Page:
When the House Appropriations Committee approved the Interior and Environment Appropriations bill for fiscal year 2018 on Tuesday, it also OK’d an amendment opposing the development of offshore wind in Maryland.
"We want them to be moved back to the horizon, so we don't see the towers. I really believe people come to Ocean City because they want to look out into the ocean, the undisturbed natural state of the ocean, and this will dramatically change that." -- Ocean City Mayor Rick Meehan
Two months ago, Maryland regulators signed off on the state’s first two offshore wind farms.
A spokesman for Mr Fydenberg said the "Government considered the proposed wind turbines would create a considerable, intrusive visual impact". "This would affect the spectacular and scenic landscapes for which the world heritage island group is recognised," the spokesman said in a statement.
Councilman Tony DeLuca, who first asked the council send a letter of opposition to the U.S. Wind’s proposal, still had reservations about this project’s visual impact. “I’ve talked to three engineers and all of them told me that with the curvature of the earth and the horizon, they would have to be at least 26 miles offshore to be not visible at all,” DeLuca said.
According to the transcript published in the Legislative Gazette, in his Jan. 10 State of the State address at Farmingdale State College, Mr. Cuomo stated the following: “I’m calling on LIPA [Long Island Power Authority] to approve a 90 megawatt wind farm. It’s enough to support 50,000 homes. They will not be visible from the beach. They will be 30 miles southeast of Montauk. Not even Superman standing on Montauk Point could see these wind farms.”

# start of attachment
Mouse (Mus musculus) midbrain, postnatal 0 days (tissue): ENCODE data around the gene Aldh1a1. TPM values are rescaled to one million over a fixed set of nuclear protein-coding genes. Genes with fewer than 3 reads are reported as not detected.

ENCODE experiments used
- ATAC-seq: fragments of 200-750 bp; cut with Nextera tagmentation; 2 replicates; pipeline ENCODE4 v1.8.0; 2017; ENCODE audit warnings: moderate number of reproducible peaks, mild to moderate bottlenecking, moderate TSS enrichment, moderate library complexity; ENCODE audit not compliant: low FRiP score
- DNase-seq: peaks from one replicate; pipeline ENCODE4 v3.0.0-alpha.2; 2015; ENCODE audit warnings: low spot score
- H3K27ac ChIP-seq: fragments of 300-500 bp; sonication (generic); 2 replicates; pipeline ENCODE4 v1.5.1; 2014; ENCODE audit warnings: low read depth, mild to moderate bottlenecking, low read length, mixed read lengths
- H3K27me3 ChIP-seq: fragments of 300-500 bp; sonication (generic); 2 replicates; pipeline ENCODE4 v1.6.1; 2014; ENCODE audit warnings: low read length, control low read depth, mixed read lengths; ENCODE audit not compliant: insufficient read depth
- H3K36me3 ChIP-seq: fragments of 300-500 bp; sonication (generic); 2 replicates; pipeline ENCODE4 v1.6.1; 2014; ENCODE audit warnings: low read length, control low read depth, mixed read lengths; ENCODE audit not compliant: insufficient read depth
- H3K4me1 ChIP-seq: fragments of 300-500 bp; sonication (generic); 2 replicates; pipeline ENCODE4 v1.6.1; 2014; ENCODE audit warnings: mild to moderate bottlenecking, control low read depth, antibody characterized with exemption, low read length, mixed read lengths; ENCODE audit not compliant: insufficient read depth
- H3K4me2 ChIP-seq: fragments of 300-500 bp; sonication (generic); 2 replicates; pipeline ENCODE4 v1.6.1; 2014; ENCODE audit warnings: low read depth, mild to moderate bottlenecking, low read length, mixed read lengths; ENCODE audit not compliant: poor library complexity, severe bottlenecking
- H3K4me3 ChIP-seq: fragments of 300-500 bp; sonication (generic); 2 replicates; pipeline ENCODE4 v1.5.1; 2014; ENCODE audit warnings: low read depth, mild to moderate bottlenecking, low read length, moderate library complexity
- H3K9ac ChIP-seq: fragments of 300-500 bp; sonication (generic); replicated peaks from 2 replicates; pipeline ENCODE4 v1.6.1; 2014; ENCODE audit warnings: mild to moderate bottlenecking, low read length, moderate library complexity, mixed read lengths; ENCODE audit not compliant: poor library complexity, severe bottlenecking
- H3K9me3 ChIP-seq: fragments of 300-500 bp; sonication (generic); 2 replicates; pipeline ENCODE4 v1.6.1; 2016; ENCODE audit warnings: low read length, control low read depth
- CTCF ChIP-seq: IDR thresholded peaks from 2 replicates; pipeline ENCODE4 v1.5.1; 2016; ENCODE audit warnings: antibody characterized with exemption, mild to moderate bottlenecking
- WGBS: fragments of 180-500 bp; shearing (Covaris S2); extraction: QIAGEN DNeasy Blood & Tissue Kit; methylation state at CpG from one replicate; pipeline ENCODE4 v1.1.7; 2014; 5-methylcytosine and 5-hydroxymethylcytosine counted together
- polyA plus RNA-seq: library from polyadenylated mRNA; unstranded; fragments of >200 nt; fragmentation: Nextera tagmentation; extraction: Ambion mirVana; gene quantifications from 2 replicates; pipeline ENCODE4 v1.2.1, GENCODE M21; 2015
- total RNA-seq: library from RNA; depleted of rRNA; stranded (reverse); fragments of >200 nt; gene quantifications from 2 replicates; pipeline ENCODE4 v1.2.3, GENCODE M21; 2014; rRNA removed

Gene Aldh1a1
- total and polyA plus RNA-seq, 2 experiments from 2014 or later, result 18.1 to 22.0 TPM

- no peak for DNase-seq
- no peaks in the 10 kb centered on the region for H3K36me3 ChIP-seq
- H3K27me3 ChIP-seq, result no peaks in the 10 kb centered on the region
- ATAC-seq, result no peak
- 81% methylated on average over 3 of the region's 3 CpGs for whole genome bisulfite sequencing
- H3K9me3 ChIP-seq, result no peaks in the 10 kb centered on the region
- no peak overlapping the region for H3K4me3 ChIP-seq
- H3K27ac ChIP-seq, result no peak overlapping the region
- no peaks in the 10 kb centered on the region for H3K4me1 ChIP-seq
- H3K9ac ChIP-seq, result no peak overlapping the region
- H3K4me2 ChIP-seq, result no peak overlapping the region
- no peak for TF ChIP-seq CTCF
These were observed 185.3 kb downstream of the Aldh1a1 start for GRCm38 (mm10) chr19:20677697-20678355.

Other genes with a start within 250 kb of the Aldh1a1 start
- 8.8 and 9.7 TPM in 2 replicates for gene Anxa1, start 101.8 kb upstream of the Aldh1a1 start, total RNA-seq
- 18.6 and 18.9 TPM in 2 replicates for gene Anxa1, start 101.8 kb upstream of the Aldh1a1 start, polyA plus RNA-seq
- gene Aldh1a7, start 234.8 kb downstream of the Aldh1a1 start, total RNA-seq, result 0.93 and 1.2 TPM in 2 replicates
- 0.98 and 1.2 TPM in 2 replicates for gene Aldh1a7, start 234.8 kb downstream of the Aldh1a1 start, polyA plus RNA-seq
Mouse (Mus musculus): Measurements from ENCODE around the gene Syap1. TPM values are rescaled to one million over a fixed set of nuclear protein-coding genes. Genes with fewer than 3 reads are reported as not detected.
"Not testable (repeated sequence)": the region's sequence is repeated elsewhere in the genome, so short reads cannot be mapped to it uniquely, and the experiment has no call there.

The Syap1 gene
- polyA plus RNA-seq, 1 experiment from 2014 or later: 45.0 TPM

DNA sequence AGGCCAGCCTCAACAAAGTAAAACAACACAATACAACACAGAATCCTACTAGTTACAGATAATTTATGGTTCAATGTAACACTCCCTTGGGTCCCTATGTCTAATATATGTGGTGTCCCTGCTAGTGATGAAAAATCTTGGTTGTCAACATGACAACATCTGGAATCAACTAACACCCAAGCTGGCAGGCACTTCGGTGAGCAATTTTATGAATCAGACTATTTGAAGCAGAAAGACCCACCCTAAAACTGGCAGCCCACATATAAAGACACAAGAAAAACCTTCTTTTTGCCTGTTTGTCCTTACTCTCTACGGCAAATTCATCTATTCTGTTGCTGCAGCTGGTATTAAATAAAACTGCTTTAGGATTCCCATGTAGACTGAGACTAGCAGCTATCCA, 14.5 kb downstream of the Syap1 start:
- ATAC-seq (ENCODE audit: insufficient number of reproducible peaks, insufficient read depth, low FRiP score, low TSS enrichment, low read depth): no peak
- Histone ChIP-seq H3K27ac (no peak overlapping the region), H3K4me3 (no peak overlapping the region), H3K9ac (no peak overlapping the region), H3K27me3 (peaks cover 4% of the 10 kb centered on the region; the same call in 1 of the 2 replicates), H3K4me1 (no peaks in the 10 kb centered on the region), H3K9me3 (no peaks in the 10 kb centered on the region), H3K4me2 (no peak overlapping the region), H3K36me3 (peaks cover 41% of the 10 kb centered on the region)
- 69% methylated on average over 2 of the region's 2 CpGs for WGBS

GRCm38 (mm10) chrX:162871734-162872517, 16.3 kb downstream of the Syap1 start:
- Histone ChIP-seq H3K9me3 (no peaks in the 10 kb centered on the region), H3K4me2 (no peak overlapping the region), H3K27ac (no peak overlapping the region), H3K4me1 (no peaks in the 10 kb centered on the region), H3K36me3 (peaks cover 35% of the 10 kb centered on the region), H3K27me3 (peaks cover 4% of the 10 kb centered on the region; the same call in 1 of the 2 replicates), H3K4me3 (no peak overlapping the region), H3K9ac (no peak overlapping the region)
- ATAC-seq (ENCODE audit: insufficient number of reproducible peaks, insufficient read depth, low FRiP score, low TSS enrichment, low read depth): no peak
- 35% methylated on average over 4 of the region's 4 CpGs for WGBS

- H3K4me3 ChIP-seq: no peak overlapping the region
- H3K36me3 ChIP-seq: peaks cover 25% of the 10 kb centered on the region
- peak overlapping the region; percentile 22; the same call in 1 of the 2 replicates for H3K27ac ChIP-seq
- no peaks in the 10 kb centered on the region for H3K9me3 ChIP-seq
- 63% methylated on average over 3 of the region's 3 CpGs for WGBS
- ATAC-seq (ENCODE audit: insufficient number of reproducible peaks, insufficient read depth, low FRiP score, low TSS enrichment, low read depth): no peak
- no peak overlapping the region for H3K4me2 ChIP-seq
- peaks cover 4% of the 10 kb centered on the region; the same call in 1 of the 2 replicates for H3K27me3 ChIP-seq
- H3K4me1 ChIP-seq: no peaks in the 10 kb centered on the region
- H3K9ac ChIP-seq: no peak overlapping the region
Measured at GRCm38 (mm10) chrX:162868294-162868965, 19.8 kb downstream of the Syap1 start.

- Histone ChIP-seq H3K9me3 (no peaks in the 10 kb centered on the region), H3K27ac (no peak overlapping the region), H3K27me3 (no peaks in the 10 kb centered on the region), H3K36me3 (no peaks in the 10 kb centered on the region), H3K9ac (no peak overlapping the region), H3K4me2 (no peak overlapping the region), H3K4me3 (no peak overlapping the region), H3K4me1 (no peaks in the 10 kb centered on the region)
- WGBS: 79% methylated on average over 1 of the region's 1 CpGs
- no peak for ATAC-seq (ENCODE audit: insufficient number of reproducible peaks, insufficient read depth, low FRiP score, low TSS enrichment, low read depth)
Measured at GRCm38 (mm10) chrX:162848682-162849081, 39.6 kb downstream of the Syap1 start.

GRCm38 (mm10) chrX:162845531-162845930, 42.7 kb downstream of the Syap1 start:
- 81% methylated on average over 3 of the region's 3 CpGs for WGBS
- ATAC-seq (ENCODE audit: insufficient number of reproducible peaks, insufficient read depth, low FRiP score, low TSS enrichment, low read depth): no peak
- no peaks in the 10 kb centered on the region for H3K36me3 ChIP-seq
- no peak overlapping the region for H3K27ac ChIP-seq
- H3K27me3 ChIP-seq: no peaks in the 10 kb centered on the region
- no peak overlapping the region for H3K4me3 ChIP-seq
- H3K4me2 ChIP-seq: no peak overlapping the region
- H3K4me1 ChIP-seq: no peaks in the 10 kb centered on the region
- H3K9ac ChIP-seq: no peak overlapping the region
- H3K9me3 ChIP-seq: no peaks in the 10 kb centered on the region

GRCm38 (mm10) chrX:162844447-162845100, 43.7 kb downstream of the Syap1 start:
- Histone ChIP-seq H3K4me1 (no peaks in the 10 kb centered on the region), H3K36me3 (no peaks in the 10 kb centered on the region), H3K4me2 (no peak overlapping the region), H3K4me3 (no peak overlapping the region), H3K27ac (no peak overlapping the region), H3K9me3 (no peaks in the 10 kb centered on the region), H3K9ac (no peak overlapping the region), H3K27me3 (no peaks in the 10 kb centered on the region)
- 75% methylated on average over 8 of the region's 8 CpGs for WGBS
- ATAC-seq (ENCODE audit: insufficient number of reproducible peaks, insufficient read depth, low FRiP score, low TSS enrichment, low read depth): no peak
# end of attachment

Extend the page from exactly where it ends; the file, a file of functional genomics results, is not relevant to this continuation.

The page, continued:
US Wind reached out to the town offering to move the wind farm another five miles out, if need be. While council member and secretary Mary Knight expressed optimism in US Wind's willingness to compromise, her concerns still remained that the projects could have a negative impact on Ocean City.
“US Wind understands the council’s opinions regarding viewshed impacts of the offshore wind project and has taken these publicly expressed concerns seriously,” the letter reads. “To further address your concerns, US Wind remains willing to discuss altering the current wind project layout in an attempt to reduce viewshed impacts for Ocean City."
Other than arguing that these wind farms would be good for the planet and reduce our dependence on foreign oil or domestic coal, there isn’t one thing in these proposals that Ocean City government can take to its constituents and its visitors and say, “Look, here’s what we stand to gain, so balance that out with what we stand to lose.”
After getting a glimpse of “dramatic” renderings of the potential offshore wind energy farm last month, resort officials this week unanimously agreed to send a letter voicing opposition to the close proximity of the project to the shore.